Buchan trap, in plumbing, a water-sealed disconnecting trap in the waste pipe of a plumbing system, patented by W. P. Buchan, of Glasgow in 1875 (1875 W. P. Buchan Plumbing 215, 1972 J. Hastings Plumber’s Companion 48).
A Buchan Trap (alternative names: Bristol interceptor, interceptor trap and disconnecting trap) is a device made from fireclay located in a domestic sewer pipe to prevent vermin from entering the pipe. The trap uses a water seal to prevent rats and mice from climbing any further along the pipe. Waste flows from the house through a U-bend in the trap. This means that there is always water in the pipe preventing the passage of anything from the other direction. The device is a large clay U-bend with air-inlets and vents at the top. It is located below the ground level but can be accessed through the air-inlet and a rodding hole. This hole allows drain rods to unblock anything located at the bottom of the U-bend.
The Buchan trap will collect solids, sludge and waste that is not in suspension and, over time, can clog up. The overflow will back up the pipe and exit from the lowest connected appliance (sink, bath, dishwasher, washing machine, etc.). This can be a significant problem in multi-level dwellings (e.g. tenements) where those at the lowest level will receive all the wastewaters from those above. They should be checked, and cleaned if required, on a regular basis (say annually).
Traps of this type are widely believed by plumbers to stop the entry of rats but rats are good swimmers and can easily pass through the short flooded section of the trap. The purpose of these traps (as this article says) was to help prevent sewer air from entering houses – foul air was thought by the Victorians to be the source of disease
The Buchan trap was devised in the 19th century to stop the flow of sewer gases also known as miasmas. It was believed that the disease cholera was an air born infection, not water born. The Buchan trap is normally found in the bottom of manholes or drop-shafts. It normally denotes the endpoint of the domestic property’s sewer before it joins the main public sewer.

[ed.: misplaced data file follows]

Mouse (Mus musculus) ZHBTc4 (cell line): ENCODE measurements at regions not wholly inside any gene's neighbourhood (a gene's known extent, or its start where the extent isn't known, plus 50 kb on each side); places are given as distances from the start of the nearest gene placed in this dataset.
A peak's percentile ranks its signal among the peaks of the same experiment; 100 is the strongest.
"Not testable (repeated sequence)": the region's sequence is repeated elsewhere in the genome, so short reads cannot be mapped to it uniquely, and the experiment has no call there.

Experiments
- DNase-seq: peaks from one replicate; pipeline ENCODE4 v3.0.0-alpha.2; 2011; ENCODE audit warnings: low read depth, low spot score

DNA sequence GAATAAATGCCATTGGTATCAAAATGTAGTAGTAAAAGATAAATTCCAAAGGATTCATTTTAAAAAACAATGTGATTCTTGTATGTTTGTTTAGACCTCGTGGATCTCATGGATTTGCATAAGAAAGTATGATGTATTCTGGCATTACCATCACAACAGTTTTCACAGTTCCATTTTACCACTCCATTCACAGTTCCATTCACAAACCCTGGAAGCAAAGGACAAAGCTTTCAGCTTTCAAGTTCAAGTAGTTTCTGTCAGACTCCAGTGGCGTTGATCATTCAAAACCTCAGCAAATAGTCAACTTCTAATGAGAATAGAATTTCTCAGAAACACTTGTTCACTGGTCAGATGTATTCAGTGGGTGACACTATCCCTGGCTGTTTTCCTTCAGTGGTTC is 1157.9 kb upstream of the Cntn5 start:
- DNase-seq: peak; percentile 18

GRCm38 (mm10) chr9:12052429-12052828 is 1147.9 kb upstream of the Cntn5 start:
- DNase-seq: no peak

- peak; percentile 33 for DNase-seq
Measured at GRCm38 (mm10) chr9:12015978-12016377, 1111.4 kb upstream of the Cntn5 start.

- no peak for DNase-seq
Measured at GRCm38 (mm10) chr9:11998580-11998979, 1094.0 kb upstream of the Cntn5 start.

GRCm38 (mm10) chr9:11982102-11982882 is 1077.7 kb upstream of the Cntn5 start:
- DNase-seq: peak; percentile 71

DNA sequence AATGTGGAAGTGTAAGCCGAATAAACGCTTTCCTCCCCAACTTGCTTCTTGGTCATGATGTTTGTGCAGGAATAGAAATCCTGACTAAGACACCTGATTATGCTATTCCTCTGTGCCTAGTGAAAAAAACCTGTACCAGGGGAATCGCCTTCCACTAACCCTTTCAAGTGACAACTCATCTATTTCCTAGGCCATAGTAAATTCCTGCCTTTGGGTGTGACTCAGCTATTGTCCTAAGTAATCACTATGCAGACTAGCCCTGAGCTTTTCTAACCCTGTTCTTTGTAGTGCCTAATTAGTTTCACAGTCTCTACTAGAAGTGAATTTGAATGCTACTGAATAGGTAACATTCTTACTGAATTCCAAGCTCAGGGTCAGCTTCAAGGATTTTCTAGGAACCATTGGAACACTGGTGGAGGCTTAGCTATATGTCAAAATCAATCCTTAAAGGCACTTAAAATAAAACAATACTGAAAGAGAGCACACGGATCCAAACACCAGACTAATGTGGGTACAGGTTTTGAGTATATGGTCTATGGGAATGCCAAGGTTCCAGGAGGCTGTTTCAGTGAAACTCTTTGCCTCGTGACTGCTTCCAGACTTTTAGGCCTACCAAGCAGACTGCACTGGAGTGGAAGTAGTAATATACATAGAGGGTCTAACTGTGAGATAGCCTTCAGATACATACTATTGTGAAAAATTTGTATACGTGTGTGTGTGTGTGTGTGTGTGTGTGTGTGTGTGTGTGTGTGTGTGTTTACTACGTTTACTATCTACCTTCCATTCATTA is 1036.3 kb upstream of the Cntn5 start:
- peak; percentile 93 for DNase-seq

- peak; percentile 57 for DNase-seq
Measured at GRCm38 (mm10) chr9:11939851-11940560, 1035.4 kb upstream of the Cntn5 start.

1878 – W P Buchan … patentee of Buchan’s ventilating trap for drains …
1881 – Census – Note David W (Waddell) Buchan, son of William. He would later patent drainage equipment.
1881 – Willam P Buchan advert – 21 Renfrew Street. House – Bank Buildings, Cambuslang.
23/07/1881 – Report on the Medical and Sanitary Exhibition held near the Albert Hall.
1884 – 1885-. Buchan’s patent sanitary appliances, drain traps, access pipes, roof and ship ventilators and water closets. The best in the market, and in large and increasing use. They received two first-class awards and one award of merit at the International Medical and Sanitary Exhibition, London, 1881, and the only first-class awards with medals in the sanitary section of the Philosophical Society’s Exhibition, Glasgow,1880; also first-class medal and two certificates of merit at the 1883 Glasgow Congress of the Sanitary Institute of Great Britain. Buchan’s traps and ventilators are in use at Balmoral Castle, the Highland residence of Her Majesty the Queen. Buchan’s induced current fixed ventilator excelled all the other leading makers’ cowls and ventilators by 94,000 feet in 21 hours testing match at London. For houses, halls, churches, ships, &c. illustrated price lists and testimonials free from W. P. Buchan, M.S.A., F.R.S.S.A., Sanitary Engineer, 21 Renfrew St., Glasgow. No. 1002. P. Trap Stylo. ‘ Carmichael ‘ Closet. (Simple and Efficient.)
Below – 22/09/1885 – W.P Buchan – Patent no 326,713 – Siphon Water Trap – Be it known that I, William Paton Buchan, a citizen of the United Kingdom of Great Britain and Ireland, residing at Glasgow, in the county of Lanark, Scotland, have invented Improvements in Siphon Water- Traps, (for which I have received Letters Patent in Great Britain, bearing date the 23d day of April 1875, No. 1,4995) and I do hereby declare that the following is a full, clear and exact description of the invention, which will enable others skilled in the manufacture to which it appertains to make and use the same.
This invention has reference to improvements in siphon water-traps used in trapping the water-closet soil-pipes and the waste-water pipes leading or dipping into the drains of houses or other buildings, and which traps are also to be used on the drains themselves, and in conjunction with or on main or side sewers; and the objects of the improvements are, first, to construct Ventilating and disconnecting Siphon-traps with a perpendicular or square drop at the exit from the branch connected to the soil or wastewater pipe or drain to cause in .use a sinking action on the soil floating in the house side of the trap, whereby it is carried away more quickly than with traps otherwise constructed, and, second, through the formation of the trap to more easily and thoroughly ventilate the soil, wastewater, and drain pipes and sewers, and the better to prevent the formation, accumulation, or concentration of foul air or gases in them …
1891 – Ventilation. A textbook on the practice of the art of ventilating buildings with a supplementary chapter upon air testing. William Paton Buchan, RP.
1897 – 1898 – David Waddell Buchan of Renfrew Street, Glasgow. Patent 1897/50 describes an improved drain trap. 1898/9660 is an inspection cover.